US private sector employers likely added about 100,000 jobs in the month of July, but a new round of state and local government layoffs may add new weight to the jobless rate.
Economists expect the loss of 65,000 non-farm payrolls and a slightly higher unemployment rate of 9.6 percent, when the July employment report is released at 8:30am ET Friday. Within that number, they expect to see the reduction of more than 100,000 temporary workers hired for the US census, but there may also be tens of thousands of new job losses among state and local government workers.
"We could get some surprises because we're starting to get the pink slips at the state and local level," said Diane Swonk, chief economist at Mesirow Financial. Swonk said there are estimates that local governments could furlough as many as 500,000 workers in the next two years.
Economists say this is the time of year, typically, when public school teachers are let go; and that number will be much larger than usual this year. The teachers will also be joined by other state and municipal workers, as local governments struggle with budget shortfalls.
Barclays Capital chief US economist Dean Maki expects to see 30,000 state and local government layoffs, but he also expects the private sector to add 125,000 workers. His estimate is for a total loss of 50,000 payrolls, including 145,000 from the decline in census workers.
"There is still a lot of caution among firms, and worries about whether this is going to be a sustainable recovery. As those concerns fade, we believe the numbers will be firming. We look for job growth in the fourth quarter of 150,000 in total and next year, we expect it to be averaging more than 200,000 per month," said Maki.
Job creation has been one of the biggest disappointments in the current recovery, and economists expect to see a continued drag on the consumer until hiring picks up.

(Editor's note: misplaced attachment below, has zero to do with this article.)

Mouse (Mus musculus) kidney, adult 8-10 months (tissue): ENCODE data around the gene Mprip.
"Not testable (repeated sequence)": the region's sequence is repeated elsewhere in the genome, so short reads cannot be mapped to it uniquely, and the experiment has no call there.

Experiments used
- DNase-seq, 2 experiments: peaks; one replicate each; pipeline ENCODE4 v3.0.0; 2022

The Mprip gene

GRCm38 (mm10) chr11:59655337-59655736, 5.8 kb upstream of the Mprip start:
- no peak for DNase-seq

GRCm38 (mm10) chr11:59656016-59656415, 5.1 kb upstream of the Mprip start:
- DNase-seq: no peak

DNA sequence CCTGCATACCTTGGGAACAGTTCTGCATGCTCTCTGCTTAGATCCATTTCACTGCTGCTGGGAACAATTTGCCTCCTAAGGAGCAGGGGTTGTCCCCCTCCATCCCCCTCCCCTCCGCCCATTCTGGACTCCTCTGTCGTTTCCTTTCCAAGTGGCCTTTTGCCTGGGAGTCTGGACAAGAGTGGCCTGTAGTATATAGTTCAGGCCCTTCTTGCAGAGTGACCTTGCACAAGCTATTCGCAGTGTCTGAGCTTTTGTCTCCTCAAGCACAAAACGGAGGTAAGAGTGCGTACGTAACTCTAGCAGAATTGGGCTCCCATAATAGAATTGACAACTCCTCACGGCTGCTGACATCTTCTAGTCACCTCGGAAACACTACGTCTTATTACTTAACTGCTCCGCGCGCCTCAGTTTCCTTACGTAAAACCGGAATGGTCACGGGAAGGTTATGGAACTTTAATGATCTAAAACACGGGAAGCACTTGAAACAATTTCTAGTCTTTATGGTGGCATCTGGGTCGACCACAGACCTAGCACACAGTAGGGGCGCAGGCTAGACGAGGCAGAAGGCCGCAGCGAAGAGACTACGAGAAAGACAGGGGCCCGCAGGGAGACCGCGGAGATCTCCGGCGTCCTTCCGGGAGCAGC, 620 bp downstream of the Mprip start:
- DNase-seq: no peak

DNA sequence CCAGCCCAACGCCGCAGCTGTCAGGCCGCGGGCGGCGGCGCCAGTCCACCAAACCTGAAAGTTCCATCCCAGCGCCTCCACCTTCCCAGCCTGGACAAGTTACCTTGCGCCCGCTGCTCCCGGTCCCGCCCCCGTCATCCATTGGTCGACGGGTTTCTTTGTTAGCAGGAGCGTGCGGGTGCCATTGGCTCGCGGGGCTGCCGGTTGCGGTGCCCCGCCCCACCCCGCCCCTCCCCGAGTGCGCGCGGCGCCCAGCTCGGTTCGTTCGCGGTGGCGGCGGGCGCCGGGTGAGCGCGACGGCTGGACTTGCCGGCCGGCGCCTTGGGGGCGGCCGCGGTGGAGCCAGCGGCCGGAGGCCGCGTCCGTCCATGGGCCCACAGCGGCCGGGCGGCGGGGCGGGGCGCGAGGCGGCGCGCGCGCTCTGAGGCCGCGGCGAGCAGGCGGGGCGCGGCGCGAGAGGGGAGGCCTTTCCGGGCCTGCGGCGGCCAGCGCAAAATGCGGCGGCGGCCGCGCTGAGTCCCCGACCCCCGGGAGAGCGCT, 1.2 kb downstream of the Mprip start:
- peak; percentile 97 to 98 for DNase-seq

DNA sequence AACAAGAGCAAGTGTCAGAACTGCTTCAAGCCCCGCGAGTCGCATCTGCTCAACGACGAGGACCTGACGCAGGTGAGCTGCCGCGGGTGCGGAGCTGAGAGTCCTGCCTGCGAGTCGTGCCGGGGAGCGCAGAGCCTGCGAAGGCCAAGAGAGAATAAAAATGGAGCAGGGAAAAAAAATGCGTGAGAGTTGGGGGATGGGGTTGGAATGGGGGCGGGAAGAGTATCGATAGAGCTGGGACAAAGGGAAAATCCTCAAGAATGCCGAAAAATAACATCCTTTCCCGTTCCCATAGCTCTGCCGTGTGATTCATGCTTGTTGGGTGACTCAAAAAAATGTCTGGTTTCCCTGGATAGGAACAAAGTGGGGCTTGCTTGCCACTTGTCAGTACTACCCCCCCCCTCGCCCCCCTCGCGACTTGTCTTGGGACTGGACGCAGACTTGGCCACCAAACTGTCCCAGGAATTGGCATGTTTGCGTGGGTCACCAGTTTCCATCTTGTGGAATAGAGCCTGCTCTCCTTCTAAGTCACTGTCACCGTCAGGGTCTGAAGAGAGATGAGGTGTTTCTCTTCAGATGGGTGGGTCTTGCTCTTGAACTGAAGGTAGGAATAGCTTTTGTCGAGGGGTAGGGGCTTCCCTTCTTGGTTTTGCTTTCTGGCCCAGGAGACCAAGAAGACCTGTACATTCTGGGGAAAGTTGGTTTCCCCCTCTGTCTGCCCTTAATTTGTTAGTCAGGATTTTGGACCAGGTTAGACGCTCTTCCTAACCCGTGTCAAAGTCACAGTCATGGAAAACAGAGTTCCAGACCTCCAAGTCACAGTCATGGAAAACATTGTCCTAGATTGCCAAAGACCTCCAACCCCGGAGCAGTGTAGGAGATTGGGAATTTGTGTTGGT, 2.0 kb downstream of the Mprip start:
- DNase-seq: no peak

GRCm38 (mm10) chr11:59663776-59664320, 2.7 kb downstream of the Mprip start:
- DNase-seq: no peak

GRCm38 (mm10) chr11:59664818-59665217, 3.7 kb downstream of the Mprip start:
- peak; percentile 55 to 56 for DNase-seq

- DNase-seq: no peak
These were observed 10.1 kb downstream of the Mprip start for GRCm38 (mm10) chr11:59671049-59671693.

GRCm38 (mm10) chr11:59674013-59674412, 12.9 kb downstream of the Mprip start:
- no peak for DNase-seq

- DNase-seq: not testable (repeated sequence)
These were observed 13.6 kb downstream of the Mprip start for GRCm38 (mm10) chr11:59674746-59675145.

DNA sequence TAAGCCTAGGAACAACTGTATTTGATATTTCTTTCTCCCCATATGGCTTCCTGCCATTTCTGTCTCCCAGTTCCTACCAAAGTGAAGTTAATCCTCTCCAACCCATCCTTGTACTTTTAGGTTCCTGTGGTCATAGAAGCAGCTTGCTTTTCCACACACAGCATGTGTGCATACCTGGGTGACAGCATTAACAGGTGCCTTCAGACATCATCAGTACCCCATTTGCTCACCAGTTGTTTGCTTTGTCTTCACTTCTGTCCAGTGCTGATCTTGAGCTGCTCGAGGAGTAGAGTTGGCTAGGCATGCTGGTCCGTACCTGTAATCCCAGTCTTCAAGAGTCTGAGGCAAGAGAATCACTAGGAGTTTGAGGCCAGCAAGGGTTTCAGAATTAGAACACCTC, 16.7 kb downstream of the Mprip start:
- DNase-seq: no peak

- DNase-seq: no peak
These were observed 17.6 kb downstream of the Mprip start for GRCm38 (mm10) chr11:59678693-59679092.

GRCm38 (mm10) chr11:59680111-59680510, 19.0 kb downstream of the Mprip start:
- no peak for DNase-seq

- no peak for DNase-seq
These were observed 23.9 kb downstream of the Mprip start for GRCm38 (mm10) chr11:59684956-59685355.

In June, the economy lost 125,000 jobs and the unemployment rate was 9.5 percent.
Maki said while job growth is slow, he does not expect a double dip in the economy.
"I would argue that the ISM non-manufacturing index was inconsistent with some of the fears that are out there — the fears of a double-dip recession," he said.
"The labor market is driven primarily by the service sector... If we were going into a double-dip recession, the service sector would be cutting employment not adding to it, and that's not where we're at." The non-manufacturing ISM survey, released Wednesday, showed a surprise improvement in service sector hiring.
Jonathan Basile, an economist with Credit Suisse, follows the Monster Employment Index, which fell 0.7 percent in July—its first decline in four months. Basile said the seasonal decline is normal, and the trend is still up.
"It's still consistent with job growth, but maybe a little more moderate than we thought. What it means to me is don't look for that higher private jobs number we got a couple months back," he said. Basile noted that private sector jobs growth jumped to 241,000 in April, but has since come in at 33,000 for May and 83,000 for June.
"We think 100,000 tomorrow. Those numbers are not good enough..100,000 private payrolls is not sufficient to get unemployment down," he said.
"It's not up to par. It's sub par. That's why when you have these numbers moderating from private payrolls from April, it doesn't feel good. In past cycles, you had 150,000 on average in the last expansion and 210,00 on average in the prior two expansions. Over time, with structural changes, around 150,000 is probably more acceptable as probably a better rate of job growth," Basile said.
Maki was not so discouraged, and looks at the average of private sector job growth over the last couple months as a positive, even compared to the past recession, when it took 2-1/2 years to grow jobs after the end of the recession. "If you look at the three month average gain, which is at 119,000, we didn't hit that point until March of 2004," he said. This time, the economy started growing jobs in less than a year.
Steven Wieting, a Citigroup economist, agrees that while the jobs recovery feels slow, the return of jobs is actually faster than in the last cycle, but the problem is that the unemployment rate is sharply higher.
"We're expecting to see very slow progress, but progress nonetheless. The gains have occurred somewhat earlier than in the last two downturns," he said.
Citigroup economists also expect a headline decline of 50,000 non-farm payrolls, including the loss of 150,000 government census workers.
Wieting said another big difference in this downturn is that permanent layoffs are at an all-time high. "When people are let go because their employers can do without them, the way you can grow employment without the snapback effect is with new lines of business or new businesses themselves," he said.
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